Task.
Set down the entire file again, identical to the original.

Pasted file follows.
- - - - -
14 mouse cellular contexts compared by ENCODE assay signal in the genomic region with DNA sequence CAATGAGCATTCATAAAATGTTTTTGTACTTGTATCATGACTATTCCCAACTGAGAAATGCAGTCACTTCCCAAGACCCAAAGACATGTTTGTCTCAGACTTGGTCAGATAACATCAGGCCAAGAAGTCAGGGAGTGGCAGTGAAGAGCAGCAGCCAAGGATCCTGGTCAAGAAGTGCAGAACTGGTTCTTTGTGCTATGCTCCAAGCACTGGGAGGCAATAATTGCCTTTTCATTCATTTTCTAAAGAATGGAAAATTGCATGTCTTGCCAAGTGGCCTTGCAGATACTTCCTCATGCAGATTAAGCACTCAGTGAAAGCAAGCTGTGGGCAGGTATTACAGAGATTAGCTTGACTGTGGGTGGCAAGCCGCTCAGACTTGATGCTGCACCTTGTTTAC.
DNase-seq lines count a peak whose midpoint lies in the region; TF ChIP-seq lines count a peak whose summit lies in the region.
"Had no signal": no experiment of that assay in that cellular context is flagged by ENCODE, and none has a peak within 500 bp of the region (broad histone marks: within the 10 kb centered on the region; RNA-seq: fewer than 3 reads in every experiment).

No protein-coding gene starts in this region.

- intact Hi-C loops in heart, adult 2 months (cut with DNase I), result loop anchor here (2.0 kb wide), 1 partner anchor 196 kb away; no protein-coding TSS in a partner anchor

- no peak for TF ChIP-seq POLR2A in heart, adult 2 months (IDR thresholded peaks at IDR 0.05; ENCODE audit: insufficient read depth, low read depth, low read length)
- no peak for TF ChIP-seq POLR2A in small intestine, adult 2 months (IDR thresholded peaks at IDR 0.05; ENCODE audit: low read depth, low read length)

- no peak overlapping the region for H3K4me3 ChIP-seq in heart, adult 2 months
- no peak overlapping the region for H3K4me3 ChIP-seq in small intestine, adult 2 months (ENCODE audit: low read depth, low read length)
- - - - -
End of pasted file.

14 mouse cellular contexts compared by ENCODE assay signal in the genomic region with DNA sequence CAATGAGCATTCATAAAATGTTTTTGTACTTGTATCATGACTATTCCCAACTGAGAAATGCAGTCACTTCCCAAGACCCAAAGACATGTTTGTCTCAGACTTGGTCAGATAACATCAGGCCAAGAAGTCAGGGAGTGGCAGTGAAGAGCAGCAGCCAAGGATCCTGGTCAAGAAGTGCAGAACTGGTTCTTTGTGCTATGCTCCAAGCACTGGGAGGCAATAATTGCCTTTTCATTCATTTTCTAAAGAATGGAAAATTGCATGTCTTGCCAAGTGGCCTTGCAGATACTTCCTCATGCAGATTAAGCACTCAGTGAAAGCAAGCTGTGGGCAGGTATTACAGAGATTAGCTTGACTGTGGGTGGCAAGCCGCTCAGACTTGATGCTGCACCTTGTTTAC.
DNase-seq lines count a peak whose midpoint lies in the region; TF ChIP-seq lines count a peak whose summit lies in the region.
"Had no signal": no experiment of that assay in that cellular context is flagged by ENCODE, and none has a peak within 500 bp of the region (broad histone marks: within the 10 kb centered on the region; RNA-seq: fewer than 3 reads in every experiment).

No protein-coding gene starts in this region.

- intact Hi-C loops in heart, adult 2 months (cut with DNase I), result loop anchor here (2.0 kb wide), 1 partner anchor 196 kb away; no protein-coding TSS in a partner anchor

- no peak for TF ChIP-seq POLR2A in heart, adult 2 months (IDR thresholded peaks at IDR 0.05; ENCODE audit: insufficient read depth, low read depth, low read length)
- no peak for TF ChIP-seq POLR2A in small intestine, adult 2 months (IDR thresholded peaks at IDR 0.05; ENCODE audit: low read depth, low read length)

- no peak overlapping the region for H3K4me3 ChIP-seq in heart, adult 2 months
- no peak overlapping the region for H3K4me3 ChIP-seq in small intestine, adult 2 months (ENCODE audit: low read depth, low read length)